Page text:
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Showing posts from July, 2008

People talk to themselves a lot

Is the end near? [the answer here] "How would we know if it was? Do the new modes of information exchange that we're constantly inventing exacerbate our anxieties? Or is millennialist paranoia some sort of cultural constant? Of course, these questions are difficult, if not impossible to answer. So i'll take a wild guess: as communities continue to become defined more by common ideologies rather than common geographies and as ideological contrasts become further exaggerated as a result, we become less able to identify with each other because our world-views are simply becoming less compatible. In other words, the more we choose to spend our time conversing with people who are interested (or worried) about exactly the same things that we are, in relatively tiny but globally dispersed communities, the more we feel like the rest of the world is just plain crazy." Demetrie Tyler

Palengkera: my route

This is the path my footsteps trace almost automatically when I go to the market. I start at the foot of the hill where the flower stalls are lined up. I squeeze through jeeps and cars waiting bumper-to-bumper for the traffic to ease forward inch-by-inch. I stop for rosal, not in the flower stalls where wreaths are prepared for funerals and celebrations, but with the manangs who set up their flower stands on the road, just beside the exit of the Marbay parking building. Then I walk across from the rosal manangs to my meat suki, where I buy pork or beef. From there I go deeper into the meat section and take the slippery, perpetually wet steps down to the seafood and chicken section. Here I have a suki for chicken. But all she sells is magnolia chicken. Today I came across a woman who was selling freshly butchered and dressed broiler chickens. She caught my attention when she called out, “Bagong katay po ito. Hindi galing sa freezer!” Next time, I will buy my chicken from her. I don’t h

Palengkera: dahon ng sili and plastic bags

The dahon ng sili was slightly wilted but I had five kilos of food on my back and it was time for me to go. It just so happened that there were three of us buying dahon ng sili from the same woman. I stood to the side and waited and listened as one of the buyers haggled with the vendor. “Magkano kamo ang dahon ng sili?” The vendor replied: “Dies isa.” “Ang mahal naman,” exclaimed the thin, spritely, wrinkle-faced manang with jet-black curly hair (surely she used hair dye) as she shook four bundles of tired-looking dahon ng sili. “Gawin mo nalang trenta itong apat!” The vendor shook her head silently. At this point, the other buyer interrupted. Her obviously “relaxed” hair was freshly washed and styled with shiny mousse or gel, and she wore light blush over heavy foundation. She wore a beige hoodie, a tight striped shirt, tight jeans, and shiny silver flats with pointy toes. Perhaps a trendy college student, or a trendy call center girl. But what drew me to her was not her appearance (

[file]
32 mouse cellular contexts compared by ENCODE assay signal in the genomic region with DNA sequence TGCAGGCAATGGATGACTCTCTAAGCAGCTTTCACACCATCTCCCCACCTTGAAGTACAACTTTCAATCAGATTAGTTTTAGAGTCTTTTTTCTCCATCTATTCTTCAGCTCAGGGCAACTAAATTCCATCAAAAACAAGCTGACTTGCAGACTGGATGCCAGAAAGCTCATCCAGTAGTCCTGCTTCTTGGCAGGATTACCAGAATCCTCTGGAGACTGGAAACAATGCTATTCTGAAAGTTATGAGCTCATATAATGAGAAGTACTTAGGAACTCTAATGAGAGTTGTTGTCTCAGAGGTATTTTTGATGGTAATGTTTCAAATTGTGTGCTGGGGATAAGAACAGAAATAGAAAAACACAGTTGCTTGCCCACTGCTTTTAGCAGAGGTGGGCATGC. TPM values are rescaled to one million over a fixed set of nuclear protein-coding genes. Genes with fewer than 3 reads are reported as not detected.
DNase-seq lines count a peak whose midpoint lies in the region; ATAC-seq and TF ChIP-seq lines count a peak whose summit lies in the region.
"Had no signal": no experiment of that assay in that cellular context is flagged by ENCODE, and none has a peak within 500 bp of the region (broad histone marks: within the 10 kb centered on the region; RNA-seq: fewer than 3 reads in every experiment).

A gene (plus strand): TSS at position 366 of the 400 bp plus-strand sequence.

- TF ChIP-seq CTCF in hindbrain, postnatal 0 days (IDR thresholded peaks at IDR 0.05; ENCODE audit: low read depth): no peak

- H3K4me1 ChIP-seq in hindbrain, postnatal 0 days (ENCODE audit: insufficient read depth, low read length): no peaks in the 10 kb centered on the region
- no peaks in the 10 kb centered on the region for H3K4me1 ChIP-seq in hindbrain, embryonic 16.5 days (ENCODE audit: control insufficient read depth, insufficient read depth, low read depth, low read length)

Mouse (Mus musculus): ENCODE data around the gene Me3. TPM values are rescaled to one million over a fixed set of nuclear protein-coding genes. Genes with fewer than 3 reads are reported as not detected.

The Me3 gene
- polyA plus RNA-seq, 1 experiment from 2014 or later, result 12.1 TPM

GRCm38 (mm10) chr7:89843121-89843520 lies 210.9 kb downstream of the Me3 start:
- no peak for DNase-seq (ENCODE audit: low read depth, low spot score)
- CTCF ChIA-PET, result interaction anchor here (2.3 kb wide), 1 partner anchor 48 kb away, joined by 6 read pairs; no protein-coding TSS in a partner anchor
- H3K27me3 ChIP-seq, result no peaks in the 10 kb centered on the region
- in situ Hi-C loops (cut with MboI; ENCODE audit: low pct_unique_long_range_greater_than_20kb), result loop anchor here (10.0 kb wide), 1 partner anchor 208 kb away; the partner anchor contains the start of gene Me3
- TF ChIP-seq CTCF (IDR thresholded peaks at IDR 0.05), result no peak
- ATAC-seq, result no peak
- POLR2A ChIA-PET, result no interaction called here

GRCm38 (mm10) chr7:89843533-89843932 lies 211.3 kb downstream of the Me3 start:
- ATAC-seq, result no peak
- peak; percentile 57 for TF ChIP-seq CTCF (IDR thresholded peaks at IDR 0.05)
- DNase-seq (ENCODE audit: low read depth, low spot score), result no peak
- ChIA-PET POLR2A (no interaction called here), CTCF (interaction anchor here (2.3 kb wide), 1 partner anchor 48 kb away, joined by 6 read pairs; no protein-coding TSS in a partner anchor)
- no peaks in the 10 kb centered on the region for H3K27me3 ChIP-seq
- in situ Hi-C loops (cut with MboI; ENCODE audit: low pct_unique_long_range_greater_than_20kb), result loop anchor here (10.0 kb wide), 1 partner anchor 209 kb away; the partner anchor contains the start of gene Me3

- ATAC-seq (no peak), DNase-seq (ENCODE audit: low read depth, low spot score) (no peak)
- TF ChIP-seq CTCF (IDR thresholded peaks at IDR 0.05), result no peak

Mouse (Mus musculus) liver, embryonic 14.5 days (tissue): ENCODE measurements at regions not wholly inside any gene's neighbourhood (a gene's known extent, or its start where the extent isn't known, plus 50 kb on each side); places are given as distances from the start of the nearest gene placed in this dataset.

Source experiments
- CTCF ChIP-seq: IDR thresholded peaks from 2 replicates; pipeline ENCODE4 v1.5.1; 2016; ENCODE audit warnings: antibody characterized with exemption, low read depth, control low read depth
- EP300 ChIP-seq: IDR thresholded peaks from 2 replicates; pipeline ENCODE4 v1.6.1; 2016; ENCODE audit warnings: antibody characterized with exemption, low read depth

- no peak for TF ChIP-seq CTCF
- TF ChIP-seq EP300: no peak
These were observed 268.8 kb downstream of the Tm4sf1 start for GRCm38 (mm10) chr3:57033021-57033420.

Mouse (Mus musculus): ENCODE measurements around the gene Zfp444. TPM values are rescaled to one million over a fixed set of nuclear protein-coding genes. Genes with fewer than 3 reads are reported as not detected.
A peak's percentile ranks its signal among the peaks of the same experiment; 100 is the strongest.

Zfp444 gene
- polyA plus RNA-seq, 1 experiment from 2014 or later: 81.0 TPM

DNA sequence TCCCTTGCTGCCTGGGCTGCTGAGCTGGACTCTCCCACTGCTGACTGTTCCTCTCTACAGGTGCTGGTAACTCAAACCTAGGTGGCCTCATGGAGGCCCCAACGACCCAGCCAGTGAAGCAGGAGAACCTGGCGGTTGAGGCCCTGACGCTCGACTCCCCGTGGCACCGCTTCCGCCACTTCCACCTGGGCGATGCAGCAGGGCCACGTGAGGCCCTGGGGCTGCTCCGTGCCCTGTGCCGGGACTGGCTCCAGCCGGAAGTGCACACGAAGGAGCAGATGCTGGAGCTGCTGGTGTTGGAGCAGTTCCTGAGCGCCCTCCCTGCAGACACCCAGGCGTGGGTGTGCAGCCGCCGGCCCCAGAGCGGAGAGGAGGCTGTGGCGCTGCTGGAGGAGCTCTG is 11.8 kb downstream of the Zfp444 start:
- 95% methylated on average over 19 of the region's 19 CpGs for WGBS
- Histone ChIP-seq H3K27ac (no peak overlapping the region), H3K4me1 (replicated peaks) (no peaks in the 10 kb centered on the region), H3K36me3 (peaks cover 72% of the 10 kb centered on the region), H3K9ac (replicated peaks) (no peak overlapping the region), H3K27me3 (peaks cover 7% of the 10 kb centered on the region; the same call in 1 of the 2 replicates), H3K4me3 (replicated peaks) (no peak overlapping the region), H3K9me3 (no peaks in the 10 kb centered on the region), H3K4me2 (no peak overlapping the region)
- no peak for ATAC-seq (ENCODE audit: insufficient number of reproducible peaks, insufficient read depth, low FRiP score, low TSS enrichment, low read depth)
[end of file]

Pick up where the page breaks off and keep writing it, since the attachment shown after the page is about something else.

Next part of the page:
For the first time ever I'm disappointed with The month of June won't show up in my 2008 archives. GRRRRR! How dare! Does anybody out there know how to make June re-appear? I've already tried removing the archives and putting them back on. Several times.


Sometimes I feel like theory just buries lived experience under incomprehensible abstract bits. Why (cuss word) bother?

Meat is something to be grateful for*

There are few things that can bring the same satisfaction as this: Being surrounded by trees and family and friends. Working together in an outdoor kitchen area to butcher and cook a pig with Skatoy and a bunch of ponyboys. Making blood sausages with Manong Mattias. Eating tinuno, pinuneg, dinakdakan, and boiled pork with salt and sili. Pouring and drinking gin which No. 1 Biker Boy spiced with cinnamon bark bought in the hangar market. Watching the Artist-in-Residence be the manang and guide the wild kids into the woods and out again. This is one of those things that affirms why I live and love in Baguio. Few things make me feel this alive. *I'm so grateful I don't care that I ended the title with a preposition and that most of this post is made up of incomplete sentences.

Green Riders tatatata-tataaah!

Yesterday 50+ cyclists aged 8 to 50+ put their lungs on the line and cycled through the constricted, congested, ailing capillaries of the heart of Baguio, through Session Road, Bonifacio, Magsaysay, Harrison Road, U.P., Leonard Wood Road, Gibraltar, Mines View, the Mansion, South Drive, and Burnham Park. Why choose such a painfully polluted route for a Sunday fun ride? Because the Green Riders, an informal group of Baguio cyclists inspired in part by the Tour of the Fireflies , want to project a presence and build a voice that can call more, more, MORE attention to, and demand more, more, MORE action on Baguio's need for clean air, better traffic rules, bike lanes, and courtesy between motorists and cyclists and runners and pedestrians (and horses!). The Green Riders will repeat this fun (but as of yet smokey) ride every first Sunday of the Month. One nice thing about this informal group is that the Green Riders don't see themselves as heroes on mountain bikes or road bikes.